This Meme Nails What People Don't Get About Working in the Marijuana Industry

June 16th 2017

Hardly a day goes by that we don't hear about record-high marijuana sales in legal states. However, in some cases those profits have come at the expense of the people who grow, trim, and sell cannabis, respecting workers' rights continuing to be a work in progress when it comes to the weed industry.

weed-and-moneyAP/Ed Andrieski - apimages.com

The most common complaints from cannabis workers concern fair pay, job security, benefits, discrimination, and harassment. Because marijuana remains illegal on the federal level, there are few means to legal recourse available to cannabis employees who are mistreated because no legalization laws have included workplace protections for those in the industry. 

"Employment rights are pretty much non-existent in any of the legal states," Stefan Borst-Censullo, an attorney and cannabis lobbyist based in Long Beach, California, told ATTN:. "I can't think of one good piece of legislation or one good development that gives good workplace protections—even for users, much less the actual people involved in the industry, who have no advocates outside of the union. 

In an effort to secure workplace protections, some cannabis workers are turning to labor unions, which have served as policy advocates for the industry at the local and state level.

unionFlickr - flickr.com

The United Food and Commercial Workers Union (UFCW) Local 770, which represents retail workers in Los Angeles County, has been organized on behalf of cannabis workers since 2011. The union endorsed Prop 64, the state's recreational marijuana initiative that passed in November 2016, after winning workplace protections for its members, for example.

"If your job is dispensing medical cannabis, your job is not that different from a pharmacy tech," Rigo Valdez, the director of organizing at Local 770, told LA Weekly.

Unions have helped achieve raises and paid time off for workers in the marijuana industry. That's helped resolve one issue that has been featured in reports, social media posts, and memes like this one:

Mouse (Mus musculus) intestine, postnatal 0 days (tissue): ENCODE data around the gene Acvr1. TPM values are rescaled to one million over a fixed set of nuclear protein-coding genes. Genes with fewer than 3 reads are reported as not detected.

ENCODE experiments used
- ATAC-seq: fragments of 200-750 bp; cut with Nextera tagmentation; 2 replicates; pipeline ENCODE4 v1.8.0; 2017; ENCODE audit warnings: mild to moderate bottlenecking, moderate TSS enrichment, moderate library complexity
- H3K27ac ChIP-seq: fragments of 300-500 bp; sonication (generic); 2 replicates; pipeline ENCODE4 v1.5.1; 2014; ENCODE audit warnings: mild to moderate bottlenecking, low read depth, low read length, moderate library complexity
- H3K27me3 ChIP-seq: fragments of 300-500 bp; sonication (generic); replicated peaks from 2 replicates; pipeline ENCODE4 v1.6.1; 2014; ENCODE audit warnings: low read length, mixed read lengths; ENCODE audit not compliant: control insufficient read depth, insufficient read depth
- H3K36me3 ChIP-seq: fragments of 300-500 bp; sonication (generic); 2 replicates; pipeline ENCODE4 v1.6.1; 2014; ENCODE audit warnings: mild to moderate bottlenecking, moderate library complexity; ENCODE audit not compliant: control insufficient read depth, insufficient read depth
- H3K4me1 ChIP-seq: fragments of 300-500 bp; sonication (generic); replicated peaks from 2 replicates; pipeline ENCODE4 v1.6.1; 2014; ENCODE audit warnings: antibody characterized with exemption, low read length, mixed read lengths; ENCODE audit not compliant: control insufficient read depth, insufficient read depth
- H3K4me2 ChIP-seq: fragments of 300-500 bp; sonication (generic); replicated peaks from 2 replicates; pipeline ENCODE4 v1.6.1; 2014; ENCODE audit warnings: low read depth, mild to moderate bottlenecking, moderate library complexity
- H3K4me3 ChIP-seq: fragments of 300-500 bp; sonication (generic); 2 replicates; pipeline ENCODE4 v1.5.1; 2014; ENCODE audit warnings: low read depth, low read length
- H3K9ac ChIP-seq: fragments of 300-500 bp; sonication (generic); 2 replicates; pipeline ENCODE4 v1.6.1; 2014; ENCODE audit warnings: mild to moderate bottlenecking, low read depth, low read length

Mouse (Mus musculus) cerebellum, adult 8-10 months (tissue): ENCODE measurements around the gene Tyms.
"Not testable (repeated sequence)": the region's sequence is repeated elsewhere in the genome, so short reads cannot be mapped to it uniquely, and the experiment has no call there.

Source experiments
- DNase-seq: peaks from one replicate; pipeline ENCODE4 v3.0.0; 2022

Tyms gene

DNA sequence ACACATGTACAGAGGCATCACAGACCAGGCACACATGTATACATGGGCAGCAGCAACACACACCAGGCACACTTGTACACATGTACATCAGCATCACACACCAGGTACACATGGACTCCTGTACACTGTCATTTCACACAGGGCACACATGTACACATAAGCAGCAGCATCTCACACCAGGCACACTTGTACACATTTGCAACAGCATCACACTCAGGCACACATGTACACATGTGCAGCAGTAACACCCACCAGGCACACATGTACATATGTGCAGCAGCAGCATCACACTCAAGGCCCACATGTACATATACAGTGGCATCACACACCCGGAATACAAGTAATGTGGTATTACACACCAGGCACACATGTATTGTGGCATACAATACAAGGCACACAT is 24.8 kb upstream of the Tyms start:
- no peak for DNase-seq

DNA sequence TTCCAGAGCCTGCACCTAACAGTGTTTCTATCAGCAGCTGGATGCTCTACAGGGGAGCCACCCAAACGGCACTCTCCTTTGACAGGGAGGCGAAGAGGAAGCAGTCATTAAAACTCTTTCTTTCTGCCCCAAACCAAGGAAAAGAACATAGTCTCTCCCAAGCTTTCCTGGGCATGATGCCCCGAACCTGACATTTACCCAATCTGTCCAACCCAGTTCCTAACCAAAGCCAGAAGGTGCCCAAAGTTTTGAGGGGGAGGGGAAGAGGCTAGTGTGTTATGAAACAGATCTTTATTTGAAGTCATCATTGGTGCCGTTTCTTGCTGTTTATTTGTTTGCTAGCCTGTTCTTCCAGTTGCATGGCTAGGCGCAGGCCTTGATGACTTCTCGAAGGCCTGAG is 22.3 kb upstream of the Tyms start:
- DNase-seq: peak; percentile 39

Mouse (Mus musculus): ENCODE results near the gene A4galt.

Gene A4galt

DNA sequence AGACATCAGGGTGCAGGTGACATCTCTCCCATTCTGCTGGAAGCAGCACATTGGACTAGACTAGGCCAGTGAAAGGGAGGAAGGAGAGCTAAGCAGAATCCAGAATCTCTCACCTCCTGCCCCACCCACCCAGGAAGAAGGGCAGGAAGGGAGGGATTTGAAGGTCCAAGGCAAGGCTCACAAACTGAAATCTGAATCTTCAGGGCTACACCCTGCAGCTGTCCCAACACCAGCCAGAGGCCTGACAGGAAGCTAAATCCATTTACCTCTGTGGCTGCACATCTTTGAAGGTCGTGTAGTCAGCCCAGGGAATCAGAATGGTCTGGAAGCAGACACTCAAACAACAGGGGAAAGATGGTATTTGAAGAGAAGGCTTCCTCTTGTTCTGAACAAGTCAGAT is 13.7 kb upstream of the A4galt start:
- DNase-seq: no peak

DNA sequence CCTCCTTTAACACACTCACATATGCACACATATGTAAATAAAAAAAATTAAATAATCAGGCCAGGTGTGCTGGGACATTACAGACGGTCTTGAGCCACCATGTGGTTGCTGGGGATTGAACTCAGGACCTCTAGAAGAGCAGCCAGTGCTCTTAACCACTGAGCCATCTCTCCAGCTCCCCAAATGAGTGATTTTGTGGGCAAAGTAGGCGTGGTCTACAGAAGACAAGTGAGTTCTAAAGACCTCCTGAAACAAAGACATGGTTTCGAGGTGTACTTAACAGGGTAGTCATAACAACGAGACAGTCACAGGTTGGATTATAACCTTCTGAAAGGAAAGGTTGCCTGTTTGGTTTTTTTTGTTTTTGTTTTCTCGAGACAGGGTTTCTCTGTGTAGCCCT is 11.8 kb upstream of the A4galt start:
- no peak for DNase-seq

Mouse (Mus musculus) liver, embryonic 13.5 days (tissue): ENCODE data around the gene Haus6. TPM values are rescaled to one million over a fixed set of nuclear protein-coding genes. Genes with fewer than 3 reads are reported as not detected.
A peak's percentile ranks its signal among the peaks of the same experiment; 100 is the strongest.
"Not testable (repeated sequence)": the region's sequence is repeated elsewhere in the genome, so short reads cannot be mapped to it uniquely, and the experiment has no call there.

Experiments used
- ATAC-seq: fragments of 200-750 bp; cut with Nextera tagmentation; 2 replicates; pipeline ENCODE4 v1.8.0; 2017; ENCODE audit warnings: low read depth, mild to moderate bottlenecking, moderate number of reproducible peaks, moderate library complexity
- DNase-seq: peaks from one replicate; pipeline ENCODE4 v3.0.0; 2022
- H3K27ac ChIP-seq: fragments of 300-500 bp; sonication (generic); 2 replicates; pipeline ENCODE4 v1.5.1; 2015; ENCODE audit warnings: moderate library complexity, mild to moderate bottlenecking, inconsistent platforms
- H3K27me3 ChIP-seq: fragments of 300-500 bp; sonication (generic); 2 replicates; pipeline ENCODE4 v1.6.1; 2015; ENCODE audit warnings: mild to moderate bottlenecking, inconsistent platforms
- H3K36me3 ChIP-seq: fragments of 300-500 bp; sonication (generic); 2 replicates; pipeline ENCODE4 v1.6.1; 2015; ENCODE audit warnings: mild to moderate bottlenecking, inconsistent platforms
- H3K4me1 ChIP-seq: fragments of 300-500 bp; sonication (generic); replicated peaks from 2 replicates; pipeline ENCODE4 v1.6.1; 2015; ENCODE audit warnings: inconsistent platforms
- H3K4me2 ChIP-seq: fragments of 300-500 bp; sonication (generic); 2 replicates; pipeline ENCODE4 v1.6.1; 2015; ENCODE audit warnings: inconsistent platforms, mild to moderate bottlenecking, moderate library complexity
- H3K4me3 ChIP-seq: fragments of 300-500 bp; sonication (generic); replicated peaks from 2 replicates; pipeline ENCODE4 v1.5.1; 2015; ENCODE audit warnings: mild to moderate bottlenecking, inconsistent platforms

memeFacebook - facebook.com

While it's true that the legal cannabis industry is subjected to fees and taxes that are disproportionately high compared to other industries, there are many anecdotal accounts of workers being underpaid—or not paid at all—when businesses go south.

Sarah Jones*, a data analyst at a cannabis cultivation company in Colorado, told ATTN: she's regularly encountered sexism in the legal market. (*To protect their identity, we are using a pseudonym).

woman-smoking-marijuana-jointAP/Alex Brandon - apimages.com

At her first cannabis job analyzing data, Jones was consistently passed over for positions that were given to men with less experience, she said. And when she reported being sexually harassed to her manager, the offender was not reprimanded; instead, the company reassigned her to a role where she wouldn't have to interact with him. 

Though Jones has since found a job in the industry that she finds more fulfilling, wages are still a problem. Even with a master's degree in a relevant field, she earns about $15 per hour—about $12 less than the median wage of a data analyst.

"When I left school and I went to work in the industry, I figured that I could get a pretty good pay because everyone was like, 'Oh, you can earn six-figures working in the cannabis industry,'" Jones said. "Then you start realizing that really all of them start at $12 an hour no matter what you do," and there are few opportunities for advancement. 

Worker protections are far and few between in the marijuana industry, which operates in an unpredictable and tumultuous legal gray area.officer-with-bag-of-marijuanaFlickr - flic.kr

That gray area has both silenced workers who feel their rights have been violated and disempowered employers who feel pressured to keep bad employees out of fear of retaliation, Borst-Censullo said. 

Compliant cannabis businesses are "still like everybody else operating in the gray market," he said. "When [employers] actually do have to fire an employee for stealing or for sexual harassment or for any undeniably legitimate reasons, what does that employee do? Go and rat them out to the cops the second they get fired." 

But as more cannabis workers seek out union representation, the industry does seem to be maturing. 

marijuanaStocksy - stocksy.com

In recent years, there have been efforts at the state and local level to bolster workplace protections for cannabis employees—and some businesses have taken it upon themselves to serve as models for the industry, enacting policies and offering employment benefits that aren't legally required. In spite of that progress, however, working in today's cannabis market remains a precarious venture.

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